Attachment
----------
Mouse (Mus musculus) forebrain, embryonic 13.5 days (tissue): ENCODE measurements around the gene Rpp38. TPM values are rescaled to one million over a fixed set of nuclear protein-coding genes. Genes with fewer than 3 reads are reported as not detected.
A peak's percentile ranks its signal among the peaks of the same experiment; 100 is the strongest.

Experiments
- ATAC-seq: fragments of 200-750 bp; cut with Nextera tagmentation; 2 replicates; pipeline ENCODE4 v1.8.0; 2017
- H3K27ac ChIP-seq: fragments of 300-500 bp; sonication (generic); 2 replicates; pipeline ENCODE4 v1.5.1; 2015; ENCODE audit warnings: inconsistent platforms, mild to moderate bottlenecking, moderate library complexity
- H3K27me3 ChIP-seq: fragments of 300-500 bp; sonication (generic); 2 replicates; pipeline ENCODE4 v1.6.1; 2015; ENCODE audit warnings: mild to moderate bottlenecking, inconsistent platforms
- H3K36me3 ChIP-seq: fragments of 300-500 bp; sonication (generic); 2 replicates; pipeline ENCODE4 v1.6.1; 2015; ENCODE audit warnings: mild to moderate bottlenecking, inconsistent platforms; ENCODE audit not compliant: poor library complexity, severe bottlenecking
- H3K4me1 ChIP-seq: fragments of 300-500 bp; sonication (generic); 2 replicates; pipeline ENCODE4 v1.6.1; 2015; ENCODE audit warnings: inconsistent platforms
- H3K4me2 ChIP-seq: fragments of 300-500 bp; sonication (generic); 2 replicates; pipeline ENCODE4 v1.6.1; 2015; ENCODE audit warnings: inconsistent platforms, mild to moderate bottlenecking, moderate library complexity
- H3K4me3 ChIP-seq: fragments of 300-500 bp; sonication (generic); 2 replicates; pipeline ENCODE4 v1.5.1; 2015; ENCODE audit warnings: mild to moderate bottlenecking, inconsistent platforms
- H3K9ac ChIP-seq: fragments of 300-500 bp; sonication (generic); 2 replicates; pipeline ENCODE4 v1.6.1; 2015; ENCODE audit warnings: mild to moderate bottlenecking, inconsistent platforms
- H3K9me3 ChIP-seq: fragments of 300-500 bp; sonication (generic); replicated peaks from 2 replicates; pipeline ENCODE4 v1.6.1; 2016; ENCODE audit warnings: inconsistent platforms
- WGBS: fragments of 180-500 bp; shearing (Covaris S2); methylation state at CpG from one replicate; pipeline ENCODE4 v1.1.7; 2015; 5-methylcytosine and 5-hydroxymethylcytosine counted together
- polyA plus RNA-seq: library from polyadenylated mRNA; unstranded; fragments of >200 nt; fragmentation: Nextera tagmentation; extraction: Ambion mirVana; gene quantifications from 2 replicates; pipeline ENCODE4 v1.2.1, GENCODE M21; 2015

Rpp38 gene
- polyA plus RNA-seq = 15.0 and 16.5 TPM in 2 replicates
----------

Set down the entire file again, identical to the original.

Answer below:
Mouse (Mus musculus) forebrain, embryonic 13.5 days (tissue): ENCODE measurements around the gene Rpp38. TPM values are rescaled to one million over a fixed set of nuclear protein-coding genes. Genes with fewer than 3 reads are reported as not detected.
A peak's percentile ranks its signal among the peaks of the same experiment; 100 is the strongest.

Experiments
- ATAC-seq: fragments of 200-750 bp; cut with Nextera tagmentation; 2 replicates; pipeline ENCODE4 v1.8.0; 2017
- H3K27ac ChIP-seq: fragments of 300-500 bp; sonication (generic); 2 replicates; pipeline ENCODE4 v1.5.1; 2015; ENCODE audit warnings: inconsistent platforms, mild to moderate bottlenecking, moderate library complexity
- H3K27me3 ChIP-seq: fragments of 300-500 bp; sonication (generic); 2 replicates; pipeline ENCODE4 v1.6.1; 2015; ENCODE audit warnings: mild to moderate bottlenecking, inconsistent platforms
- H3K36me3 ChIP-seq: fragments of 300-500 bp; sonication (generic); 2 replicates; pipeline ENCODE4 v1.6.1; 2015; ENCODE audit warnings: mild to moderate bottlenecking, inconsistent platforms; ENCODE audit not compliant: poor library complexity, severe bottlenecking
- H3K4me1 ChIP-seq: fragments of 300-500 bp; sonication (generic); 2 replicates; pipeline ENCODE4 v1.6.1; 2015; ENCODE audit warnings: inconsistent platforms
- H3K4me2 ChIP-seq: fragments of 300-500 bp; sonication (generic); 2 replicates; pipeline ENCODE4 v1.6.1; 2015; ENCODE audit warnings: inconsistent platforms, mild to moderate bottlenecking, moderate library complexity
- H3K4me3 ChIP-seq: fragments of 300-500 bp; sonication (generic); 2 replicates; pipeline ENCODE4 v1.5.1; 2015; ENCODE audit warnings: mild to moderate bottlenecking, inconsistent platforms
- H3K9ac ChIP-seq: fragments of 300-500 bp; sonication (generic); 2 replicates; pipeline ENCODE4 v1.6.1; 2015; ENCODE audit warnings: mild to moderate bottlenecking, inconsistent platforms
- H3K9me3 ChIP-seq: fragments of 300-500 bp; sonication (generic); replicated peaks from 2 replicates; pipeline ENCODE4 v1.6.1; 2016; ENCODE audit warnings: inconsistent platforms
- WGBS: fragments of 180-500 bp; shearing (Covaris S2); methylation state at CpG from one replicate; pipeline ENCODE4 v1.1.7; 2015; 5-methylcytosine and 5-hydroxymethylcytosine counted together
- polyA plus RNA-seq: library from polyadenylated mRNA; unstranded; fragments of >200 nt; fragmentation: Nextera tagmentation; extraction: Ambion mirVana; gene quantifications from 2 replicates; pipeline ENCODE4 v1.2.1, GENCODE M21; 2015

Rpp38 gene
- polyA plus RNA-seq = 15.0 and 16.5 TPM in 2 replicates